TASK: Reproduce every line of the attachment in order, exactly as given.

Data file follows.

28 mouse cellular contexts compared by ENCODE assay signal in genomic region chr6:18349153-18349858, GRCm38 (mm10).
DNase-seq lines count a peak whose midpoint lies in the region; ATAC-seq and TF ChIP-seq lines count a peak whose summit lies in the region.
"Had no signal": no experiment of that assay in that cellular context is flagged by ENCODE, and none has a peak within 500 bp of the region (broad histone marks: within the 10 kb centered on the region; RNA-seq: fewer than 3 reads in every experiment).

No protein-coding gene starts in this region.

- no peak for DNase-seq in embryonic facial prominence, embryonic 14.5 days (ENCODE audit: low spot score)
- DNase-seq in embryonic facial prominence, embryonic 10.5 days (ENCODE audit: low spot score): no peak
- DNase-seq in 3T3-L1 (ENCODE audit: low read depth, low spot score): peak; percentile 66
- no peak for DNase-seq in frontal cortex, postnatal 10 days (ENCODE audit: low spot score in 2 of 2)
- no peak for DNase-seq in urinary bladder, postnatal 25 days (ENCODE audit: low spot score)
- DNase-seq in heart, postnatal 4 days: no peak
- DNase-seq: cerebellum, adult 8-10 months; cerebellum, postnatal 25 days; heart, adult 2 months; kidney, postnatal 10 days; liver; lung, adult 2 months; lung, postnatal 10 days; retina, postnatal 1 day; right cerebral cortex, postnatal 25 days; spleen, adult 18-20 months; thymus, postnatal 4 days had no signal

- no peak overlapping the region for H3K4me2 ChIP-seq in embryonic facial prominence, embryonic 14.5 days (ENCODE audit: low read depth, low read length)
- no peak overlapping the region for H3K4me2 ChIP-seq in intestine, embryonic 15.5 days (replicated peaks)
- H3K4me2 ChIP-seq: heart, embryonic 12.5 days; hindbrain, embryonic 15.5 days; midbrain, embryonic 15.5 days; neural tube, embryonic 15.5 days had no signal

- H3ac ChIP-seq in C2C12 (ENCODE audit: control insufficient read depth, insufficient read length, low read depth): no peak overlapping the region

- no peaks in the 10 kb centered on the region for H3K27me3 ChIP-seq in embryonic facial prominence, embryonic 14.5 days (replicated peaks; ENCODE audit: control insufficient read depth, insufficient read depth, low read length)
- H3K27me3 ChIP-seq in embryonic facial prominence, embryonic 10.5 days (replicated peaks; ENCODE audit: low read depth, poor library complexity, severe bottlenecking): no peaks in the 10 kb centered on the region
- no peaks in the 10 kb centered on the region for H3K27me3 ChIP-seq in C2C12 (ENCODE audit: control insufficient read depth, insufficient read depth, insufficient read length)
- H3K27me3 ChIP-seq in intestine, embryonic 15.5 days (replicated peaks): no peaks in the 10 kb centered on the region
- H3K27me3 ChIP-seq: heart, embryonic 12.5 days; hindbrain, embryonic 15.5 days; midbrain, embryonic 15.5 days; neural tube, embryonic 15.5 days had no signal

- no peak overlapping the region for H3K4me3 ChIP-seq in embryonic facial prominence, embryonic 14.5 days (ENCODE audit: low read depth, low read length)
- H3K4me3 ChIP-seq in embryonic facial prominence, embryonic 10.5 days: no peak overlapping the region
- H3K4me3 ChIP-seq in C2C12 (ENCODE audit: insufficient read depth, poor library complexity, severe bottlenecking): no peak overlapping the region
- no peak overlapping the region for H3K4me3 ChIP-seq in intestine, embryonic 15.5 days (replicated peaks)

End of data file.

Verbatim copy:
28 mouse cellular contexts compared by ENCODE assay signal in genomic region chr6:18349153-18349858, GRCm38 (mm10).
DNase-seq lines count a peak whose midpoint lies in the region; ATAC-seq and TF ChIP-seq lines count a peak whose summit lies in the region.
"Had no signal": no experiment of that assay in that cellular context is flagged by ENCODE, and none has a peak within 500 bp of the region (broad histone marks: within the 10 kb centered on the region; RNA-seq: fewer than 3 reads in every experiment).

No protein-coding gene starts in this region.

- no peak for DNase-seq in embryonic facial prominence, embryonic 14.5 days (ENCODE audit: low spot score)
- DNase-seq in embryonic facial prominence, embryonic 10.5 days (ENCODE audit: low spot score): no peak
- DNase-seq in 3T3-L1 (ENCODE audit: low read depth, low spot score): peak; percentile 66
- no peak for DNase-seq in frontal cortex, postnatal 10 days (ENCODE audit: low spot score in 2 of 2)
- no peak for DNase-seq in urinary bladder, postnatal 25 days (ENCODE audit: low spot score)
- DNase-seq in heart, postnatal 4 days: no peak
- DNase-seq: cerebellum, adult 8-10 months; cerebellum, postnatal 25 days; heart, adult 2 months; kidney, postnatal 10 days; liver; lung, adult 2 months; lung, postnatal 10 days; retina, postnatal 1 day; right cerebral cortex, postnatal 25 days; spleen, adult 18-20 months; thymus, postnatal 4 days had no signal

- no peak overlapping the region for H3K4me2 ChIP-seq in embryonic facial prominence, embryonic 14.5 days (ENCODE audit: low read depth, low read length)
- no peak overlapping the region for H3K4me2 ChIP-seq in intestine, embryonic 15.5 days (replicated peaks)
- H3K4me2 ChIP-seq: heart, embryonic 12.5 days; hindbrain, embryonic 15.5 days; midbrain, embryonic 15.5 days; neural tube, embryonic 15.5 days had no signal

- H3ac ChIP-seq in C2C12 (ENCODE audit: control insufficient read depth, insufficient read length, low read depth): no peak overlapping the region

- no peaks in the 10 kb centered on the region for H3K27me3 ChIP-seq in embryonic facial prominence, embryonic 14.5 days (replicated peaks; ENCODE audit: control insufficient read depth, insufficient read depth, low read length)
- H3K27me3 ChIP-seq in embryonic facial prominence, embryonic 10.5 days (replicated peaks; ENCODE audit: low read depth, poor library complexity, severe bottlenecking): no peaks in the 10 kb centered on the region
- no peaks in the 10 kb centered on the region for H3K27me3 ChIP-seq in C2C12 (ENCODE audit: control insufficient read depth, insufficient read depth, insufficient read length)
- H3K27me3 ChIP-seq in intestine, embryonic 15.5 days (replicated peaks): no peaks in the 10 kb centered on the region
- H3K27me3 ChIP-seq: heart, embryonic 12.5 days; hindbrain, embryonic 15.5 days; midbrain, embryonic 15.5 days; neural tube, embryonic 15.5 days had no signal

- no peak overlapping the region for H3K4me3 ChIP-seq in embryonic facial prominence, embryonic 14.5 days (ENCODE audit: low read depth, low read length)
- H3K4me3 ChIP-seq in embryonic facial prominence, embryonic 10.5 days: no peak overlapping the region
- H3K4me3 ChIP-seq in C2C12 (ENCODE audit: insufficient read depth, poor library complexity, severe bottlenecking): no peak overlapping the region
- no peak overlapping the region for H3K4me3 ChIP-seq in intestine, embryonic 15.5 days (replicated peaks)